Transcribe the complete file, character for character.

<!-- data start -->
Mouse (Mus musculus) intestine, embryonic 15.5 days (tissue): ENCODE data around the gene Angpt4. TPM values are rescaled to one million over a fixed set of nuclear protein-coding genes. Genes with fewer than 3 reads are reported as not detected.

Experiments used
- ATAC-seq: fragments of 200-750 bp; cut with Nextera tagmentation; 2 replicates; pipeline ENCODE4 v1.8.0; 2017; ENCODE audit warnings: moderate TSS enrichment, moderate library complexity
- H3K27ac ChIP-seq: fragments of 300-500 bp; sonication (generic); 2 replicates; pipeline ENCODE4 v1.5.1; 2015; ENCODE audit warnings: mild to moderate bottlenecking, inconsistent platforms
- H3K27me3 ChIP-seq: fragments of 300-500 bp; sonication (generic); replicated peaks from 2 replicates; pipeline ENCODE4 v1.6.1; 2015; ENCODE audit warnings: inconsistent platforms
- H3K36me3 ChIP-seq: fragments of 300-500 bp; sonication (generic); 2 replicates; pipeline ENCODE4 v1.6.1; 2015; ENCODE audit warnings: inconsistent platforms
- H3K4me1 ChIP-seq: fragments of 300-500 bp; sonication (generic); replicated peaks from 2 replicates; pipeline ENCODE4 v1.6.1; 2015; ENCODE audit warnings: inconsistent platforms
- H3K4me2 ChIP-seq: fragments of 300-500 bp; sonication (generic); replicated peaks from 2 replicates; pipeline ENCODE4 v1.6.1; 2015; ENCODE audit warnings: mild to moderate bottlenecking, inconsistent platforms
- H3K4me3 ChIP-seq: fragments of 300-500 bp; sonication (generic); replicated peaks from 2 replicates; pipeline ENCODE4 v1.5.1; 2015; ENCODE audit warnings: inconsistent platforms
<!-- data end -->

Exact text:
Mouse (Mus musculus) intestine, embryonic 15.5 days (tissue): ENCODE data around the gene Angpt4. TPM values are rescaled to one million over a fixed set of nuclear protein-coding genes. Genes with fewer than 3 reads are reported as not detected.

Experiments used
- ATAC-seq: fragments of 200-750 bp; cut with Nextera tagmentation; 2 replicates; pipeline ENCODE4 v1.8.0; 2017; ENCODE audit warnings: moderate TSS enrichment, moderate library complexity
- H3K27ac ChIP-seq: fragments of 300-500 bp; sonication (generic); 2 replicates; pipeline ENCODE4 v1.5.1; 2015; ENCODE audit warnings: mild to moderate bottlenecking, inconsistent platforms
- H3K27me3 ChIP-seq: fragments of 300-500 bp; sonication (generic); replicated peaks from 2 replicates; pipeline ENCODE4 v1.6.1; 2015; ENCODE audit warnings: inconsistent platforms
- H3K36me3 ChIP-seq: fragments of 300-500 bp; sonication (generic); 2 replicates; pipeline ENCODE4 v1.6.1; 2015; ENCODE audit warnings: inconsistent platforms
- H3K4me1 ChIP-seq: fragments of 300-500 bp; sonication (generic); replicated peaks from 2 replicates; pipeline ENCODE4 v1.6.1; 2015; ENCODE audit warnings: inconsistent platforms
- H3K4me2 ChIP-seq: fragments of 300-500 bp; sonication (generic); replicated peaks from 2 replicates; pipeline ENCODE4 v1.6.1; 2015; ENCODE audit warnings: mild to moderate bottlenecking, inconsistent platforms
- H3K4me3 ChIP-seq: fragments of 300-500 bp; sonication (generic); replicated peaks from 2 replicates; pipeline ENCODE4 v1.5.1; 2015; ENCODE audit warnings: inconsistent platforms